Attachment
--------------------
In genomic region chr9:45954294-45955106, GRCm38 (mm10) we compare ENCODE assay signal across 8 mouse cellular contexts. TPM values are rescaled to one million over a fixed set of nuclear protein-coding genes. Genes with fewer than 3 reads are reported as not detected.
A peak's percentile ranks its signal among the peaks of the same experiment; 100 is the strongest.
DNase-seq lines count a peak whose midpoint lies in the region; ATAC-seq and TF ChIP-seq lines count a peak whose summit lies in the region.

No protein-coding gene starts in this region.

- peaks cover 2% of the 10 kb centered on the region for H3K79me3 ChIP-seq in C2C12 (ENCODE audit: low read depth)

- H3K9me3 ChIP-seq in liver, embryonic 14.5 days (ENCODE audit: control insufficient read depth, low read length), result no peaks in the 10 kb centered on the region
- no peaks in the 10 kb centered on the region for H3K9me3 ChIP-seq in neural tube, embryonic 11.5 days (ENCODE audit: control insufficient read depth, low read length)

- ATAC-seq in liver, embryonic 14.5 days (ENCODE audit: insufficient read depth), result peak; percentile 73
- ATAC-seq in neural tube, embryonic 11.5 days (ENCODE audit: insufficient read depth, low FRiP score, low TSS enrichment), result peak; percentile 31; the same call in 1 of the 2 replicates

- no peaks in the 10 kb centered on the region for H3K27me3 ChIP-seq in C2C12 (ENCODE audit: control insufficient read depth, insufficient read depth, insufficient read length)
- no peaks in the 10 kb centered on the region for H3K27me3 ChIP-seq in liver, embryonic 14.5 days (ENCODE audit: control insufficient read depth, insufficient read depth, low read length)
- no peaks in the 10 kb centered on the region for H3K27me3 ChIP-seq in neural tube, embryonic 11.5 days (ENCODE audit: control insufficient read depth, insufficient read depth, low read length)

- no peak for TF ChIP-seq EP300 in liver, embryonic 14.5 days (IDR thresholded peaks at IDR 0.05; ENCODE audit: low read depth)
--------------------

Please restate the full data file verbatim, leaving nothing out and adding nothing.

In genomic region chr9:45954294-45955106, GRCm38 (mm10) we compare ENCODE assay signal across 8 mouse cellular contexts. TPM values are rescaled to one million over a fixed set of nuclear protein-coding genes. Genes with fewer than 3 reads are reported as not detected.
A peak's percentile ranks its signal among the peaks of the same experiment; 100 is the strongest.
DNase-seq lines count a peak whose midpoint lies in the region; ATAC-seq and TF ChIP-seq lines count a peak whose summit lies in the region.

No protein-coding gene starts in this region.

- peaks cover 2% of the 10 kb centered on the region for H3K79me3 ChIP-seq in C2C12 (ENCODE audit: low read depth)

- H3K9me3 ChIP-seq in liver, embryonic 14.5 days (ENCODE audit: control insufficient read depth, low read length), result no peaks in the 10 kb centered on the region
- no peaks in the 10 kb centered on the region for H3K9me3 ChIP-seq in neural tube, embryonic 11.5 days (ENCODE audit: control insufficient read depth, low read length)

- ATAC-seq in liver, embryonic 14.5 days (ENCODE audit: insufficient read depth), result peak; percentile 73
- ATAC-seq in neural tube, embryonic 11.5 days (ENCODE audit: insufficient read depth, low FRiP score, low TSS enrichment), result peak; percentile 31; the same call in 1 of the 2 replicates

- no peaks in the 10 kb centered on the region for H3K27me3 ChIP-seq in C2C12 (ENCODE audit: control insufficient read depth, insufficient read depth, insufficient read length)
- no peaks in the 10 kb centered on the region for H3K27me3 ChIP-seq in liver, embryonic 14.5 days (ENCODE audit: control insufficient read depth, insufficient read depth, low read length)
- no peaks in the 10 kb centered on the region for H3K27me3 ChIP-seq in neural tube, embryonic 11.5 days (ENCODE audit: control insufficient read depth, insufficient read depth, low read length)

- no peak for TF ChIP-seq EP300 in liver, embryonic 14.5 days (IDR thresholded peaks at IDR 0.05; ENCODE audit: low read depth)